New York studio The Extrapolation Factory has won this year’s Lexus Design Award, with a project that encourages communities to speculate on the future of cities and daily life.
Testing Hypotheticals was announced as the winning project last Monday, 16 April 2018, ahead of Milan design week.
The idea, conceived by Brooklyn duo Elliott Montgomery and Christopher Woebken, invites members of the public to come up with solutions for possible future issues. During workshops, they then imagine how these proposals will impact daily life.
“This year’s winner permeates the current thinking about the role of design in our evolving and technologically shifting societies,” said architect David Adjaye, one of this year’s judges. “Products play less of a role, and design education/teaching and thinking are at the forefront.”
“How citizens and designers interact with products, processes and future is increasingly critical to mediating this influence of design in our increasingly future-oriented and technologically evolving world,” he added.
The four finalists for the Lexus Design Award 2018 included Digitalab’s CO-RK lamps made from woven cork strips
The Extrapolation Factory invited residents of Corona, Queens – close to the site that hosted the 1939 and 1964 World Fairs – to participate in the initial two-part workshop.
Split into small groups, the locals came up with concepts that could become reality in the future and built models and props from a set of materials to demonstrate their ideas.
“We asked them to rigorously imagine futures through some of the processes being used by think tanks and strategy groups today,” Montgomery told Dezeen.
These included growing food produce in subway cars, underground pipe networks that could distribute recyclable materials directly to different businesses, and connecting to memories from other places and times.
When they returned, the props were set up as a “test city” and a group of improv actors activated the hypothetical scenarios.
Another finalist, Aesthetid’s Honest Egg project involves printing egg shells with intelligent ink pigment
“We’re really interested in the idea of taking this platform and doing it in lots of different neighbourhoods where it makes sense, maybe other communities that have different stories to tell,” Montgomery said.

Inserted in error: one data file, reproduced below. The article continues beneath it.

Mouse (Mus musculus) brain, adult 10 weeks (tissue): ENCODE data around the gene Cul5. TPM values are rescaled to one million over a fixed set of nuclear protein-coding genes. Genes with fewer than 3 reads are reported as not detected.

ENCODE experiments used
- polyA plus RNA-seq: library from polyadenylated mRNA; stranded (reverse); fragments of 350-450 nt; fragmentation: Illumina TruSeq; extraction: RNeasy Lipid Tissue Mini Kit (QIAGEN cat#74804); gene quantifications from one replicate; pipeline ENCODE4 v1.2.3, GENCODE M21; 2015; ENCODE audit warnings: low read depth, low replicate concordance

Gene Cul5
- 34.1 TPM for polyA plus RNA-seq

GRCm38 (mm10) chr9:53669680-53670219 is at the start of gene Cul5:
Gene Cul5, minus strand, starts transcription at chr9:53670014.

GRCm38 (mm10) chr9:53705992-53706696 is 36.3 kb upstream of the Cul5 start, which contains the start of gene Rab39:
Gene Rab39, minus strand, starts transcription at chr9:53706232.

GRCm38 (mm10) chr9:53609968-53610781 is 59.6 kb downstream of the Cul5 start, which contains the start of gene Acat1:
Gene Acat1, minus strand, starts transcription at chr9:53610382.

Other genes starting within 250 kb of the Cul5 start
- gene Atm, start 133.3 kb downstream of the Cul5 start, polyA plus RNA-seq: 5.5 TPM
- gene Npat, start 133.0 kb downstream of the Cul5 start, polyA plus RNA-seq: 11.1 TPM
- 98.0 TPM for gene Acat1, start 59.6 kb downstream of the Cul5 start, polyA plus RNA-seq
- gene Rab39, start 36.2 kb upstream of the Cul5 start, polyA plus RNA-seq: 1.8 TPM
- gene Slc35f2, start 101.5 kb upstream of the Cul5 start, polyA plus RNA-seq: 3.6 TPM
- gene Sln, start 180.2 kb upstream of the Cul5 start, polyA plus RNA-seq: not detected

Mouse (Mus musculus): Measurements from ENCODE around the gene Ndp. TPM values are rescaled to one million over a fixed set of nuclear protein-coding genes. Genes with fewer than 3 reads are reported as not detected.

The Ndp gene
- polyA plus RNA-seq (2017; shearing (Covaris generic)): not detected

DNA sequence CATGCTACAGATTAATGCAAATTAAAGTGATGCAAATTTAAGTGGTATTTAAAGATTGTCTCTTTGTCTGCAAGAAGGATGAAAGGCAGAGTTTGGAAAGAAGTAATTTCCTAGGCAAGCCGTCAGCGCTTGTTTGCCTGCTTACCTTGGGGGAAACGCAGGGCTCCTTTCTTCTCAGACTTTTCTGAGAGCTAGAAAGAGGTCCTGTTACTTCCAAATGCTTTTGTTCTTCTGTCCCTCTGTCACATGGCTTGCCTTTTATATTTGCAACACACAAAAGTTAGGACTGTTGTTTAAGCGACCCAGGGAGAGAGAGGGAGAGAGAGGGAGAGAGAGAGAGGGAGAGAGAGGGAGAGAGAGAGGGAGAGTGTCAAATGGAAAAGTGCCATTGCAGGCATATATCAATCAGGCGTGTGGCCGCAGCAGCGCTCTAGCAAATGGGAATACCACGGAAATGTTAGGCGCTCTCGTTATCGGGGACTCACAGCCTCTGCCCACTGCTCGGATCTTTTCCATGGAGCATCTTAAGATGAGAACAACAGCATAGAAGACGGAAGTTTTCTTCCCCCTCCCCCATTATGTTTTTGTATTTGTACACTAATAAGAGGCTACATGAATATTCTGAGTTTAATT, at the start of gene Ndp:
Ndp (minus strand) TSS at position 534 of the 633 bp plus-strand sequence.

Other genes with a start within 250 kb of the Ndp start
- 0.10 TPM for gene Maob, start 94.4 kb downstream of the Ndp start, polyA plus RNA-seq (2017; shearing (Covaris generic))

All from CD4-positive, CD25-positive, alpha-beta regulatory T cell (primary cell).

“Once we start to expand out this same platform across neighbourhoods, we’ll get to compare and contrast, and see where these bottom-up versions of futures help us navigate towards a different world than the one we’re currently in.”
Testing Hypotheticals was chosen as the Grand Prix winner by a judging panel that included Adjaye and fellow architect Shigero Ban, writer and curator Alice Rawsthorn, MoMA curator Paola Antonelli, Designboom founder Birgit Lohmann and Lexus president Yoshihiro Sawa.
Entrants were asked to respond to this year’s theme “CO-” – the Latin prefix meaning “with” or “together” – which resulted in a wide variety of projects based on relationships.
A dozen finalists were selected from over 1,300 entries from 68 countries, and all were exhibited at the Lexus pavilion in Milan’s Museo Nazionale della Scienza e della Tecnologia.
Earlier in the year, the judges has further whittled down the shortlist to four projects, which were given funding to prototype their designs and ideas, and mentored by internationally renowned designers.
These prototypes were also showcased at the Lexus pavilion, where the panel finally decided on the winner.
Eriko Yokoi’s Recycled Fiber Planter was also one of the four projects that was given funding to be prototyped
The Extrapolation Factory worked with Italian studio Formafantasma to develop testing Testing Hypotheticals.
The other three finalists included Digitalab‘s CO-RK lamps, designed using parametric software and covered in a material woven using cork strips.
Aesthetid‘s Honest Egg project involves printing egg shells with intelligent ink pigment to indicates the edibility of the eggs, while Eriko Yokoi created a hanging planter system from modules made from recycled clothing fibres.
Milan design week took place from 17 to 22 April 2018. Lexus has participated in the annual festival for many years, and established the design awards in 2013. Previous winners have included a packaging product made from seaweed.
“Lexus is aiming to be an lifestyle automotive brand,” said Sawa, speaking through a translator. “With that in mind, design is always an inspiration that solves issues and problems. It is important for Lexus to be here in Milan, where a lot of the design inspiration originates”
“We see the importance of working together and developing young designers who could contribute in the future and create a better society,” he added.